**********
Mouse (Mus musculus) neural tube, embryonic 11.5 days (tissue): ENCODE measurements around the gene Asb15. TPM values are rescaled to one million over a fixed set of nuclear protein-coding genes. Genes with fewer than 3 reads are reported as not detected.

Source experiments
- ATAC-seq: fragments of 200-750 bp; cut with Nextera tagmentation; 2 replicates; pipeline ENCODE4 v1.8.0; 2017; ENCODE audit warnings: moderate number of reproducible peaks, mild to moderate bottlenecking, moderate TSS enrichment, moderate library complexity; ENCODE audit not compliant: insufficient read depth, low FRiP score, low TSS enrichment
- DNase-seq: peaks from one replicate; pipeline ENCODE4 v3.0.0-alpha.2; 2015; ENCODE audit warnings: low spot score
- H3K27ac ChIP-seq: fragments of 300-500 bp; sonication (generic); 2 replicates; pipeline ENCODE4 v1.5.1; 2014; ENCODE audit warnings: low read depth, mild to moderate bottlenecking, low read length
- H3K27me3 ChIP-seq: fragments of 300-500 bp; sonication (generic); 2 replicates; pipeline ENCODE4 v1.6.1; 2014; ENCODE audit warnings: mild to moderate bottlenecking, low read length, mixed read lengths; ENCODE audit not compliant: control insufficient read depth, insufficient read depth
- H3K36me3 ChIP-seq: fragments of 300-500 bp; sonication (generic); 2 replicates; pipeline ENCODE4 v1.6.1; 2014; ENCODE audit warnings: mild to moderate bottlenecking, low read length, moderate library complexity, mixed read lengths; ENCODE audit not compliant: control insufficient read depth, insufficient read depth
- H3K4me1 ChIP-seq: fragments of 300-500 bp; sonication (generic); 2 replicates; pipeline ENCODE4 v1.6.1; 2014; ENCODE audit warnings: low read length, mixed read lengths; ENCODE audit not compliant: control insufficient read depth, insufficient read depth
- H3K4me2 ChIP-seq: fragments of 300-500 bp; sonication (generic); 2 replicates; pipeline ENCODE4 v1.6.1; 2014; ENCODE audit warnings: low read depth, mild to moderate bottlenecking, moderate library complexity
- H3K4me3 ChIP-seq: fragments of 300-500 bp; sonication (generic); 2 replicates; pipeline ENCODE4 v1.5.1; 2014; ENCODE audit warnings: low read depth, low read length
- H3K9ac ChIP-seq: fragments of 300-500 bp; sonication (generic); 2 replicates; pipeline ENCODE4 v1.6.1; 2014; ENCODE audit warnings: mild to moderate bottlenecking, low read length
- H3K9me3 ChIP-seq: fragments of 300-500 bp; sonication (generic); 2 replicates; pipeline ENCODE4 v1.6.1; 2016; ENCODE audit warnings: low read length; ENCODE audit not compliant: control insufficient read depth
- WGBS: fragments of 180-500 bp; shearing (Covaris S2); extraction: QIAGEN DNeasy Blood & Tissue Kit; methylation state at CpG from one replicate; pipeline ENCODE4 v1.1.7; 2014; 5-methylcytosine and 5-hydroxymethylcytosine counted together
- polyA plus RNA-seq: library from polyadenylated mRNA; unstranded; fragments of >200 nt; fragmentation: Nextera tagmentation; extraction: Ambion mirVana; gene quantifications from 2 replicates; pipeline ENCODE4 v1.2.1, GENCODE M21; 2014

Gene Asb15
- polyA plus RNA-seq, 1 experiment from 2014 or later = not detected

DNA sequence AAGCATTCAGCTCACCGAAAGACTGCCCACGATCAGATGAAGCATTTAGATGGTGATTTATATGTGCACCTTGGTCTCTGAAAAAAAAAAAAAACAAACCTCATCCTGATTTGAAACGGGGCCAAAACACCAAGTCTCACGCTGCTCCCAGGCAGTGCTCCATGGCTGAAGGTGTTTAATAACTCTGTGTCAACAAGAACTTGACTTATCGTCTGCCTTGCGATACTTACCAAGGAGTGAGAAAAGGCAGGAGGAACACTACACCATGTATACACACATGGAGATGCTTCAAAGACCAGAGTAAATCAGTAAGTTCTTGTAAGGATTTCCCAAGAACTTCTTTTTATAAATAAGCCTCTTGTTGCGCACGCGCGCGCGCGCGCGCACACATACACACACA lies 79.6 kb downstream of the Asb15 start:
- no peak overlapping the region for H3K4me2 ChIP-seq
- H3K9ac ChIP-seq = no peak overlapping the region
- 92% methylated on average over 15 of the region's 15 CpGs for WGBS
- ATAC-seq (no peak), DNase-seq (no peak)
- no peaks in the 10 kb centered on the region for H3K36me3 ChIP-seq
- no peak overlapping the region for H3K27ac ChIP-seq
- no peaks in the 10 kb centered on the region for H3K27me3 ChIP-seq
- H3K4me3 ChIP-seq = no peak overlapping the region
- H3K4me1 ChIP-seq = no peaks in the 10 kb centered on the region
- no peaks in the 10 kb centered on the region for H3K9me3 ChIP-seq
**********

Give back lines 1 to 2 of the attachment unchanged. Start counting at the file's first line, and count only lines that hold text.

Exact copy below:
Mouse (Mus musculus) neural tube, embryonic 11.5 days (tissue): ENCODE measurements around the gene Asb15. TPM values are rescaled to one million over a fixed set of nuclear protein-coding genes. Genes with fewer than 3 reads are reported as not detected.

Source experiments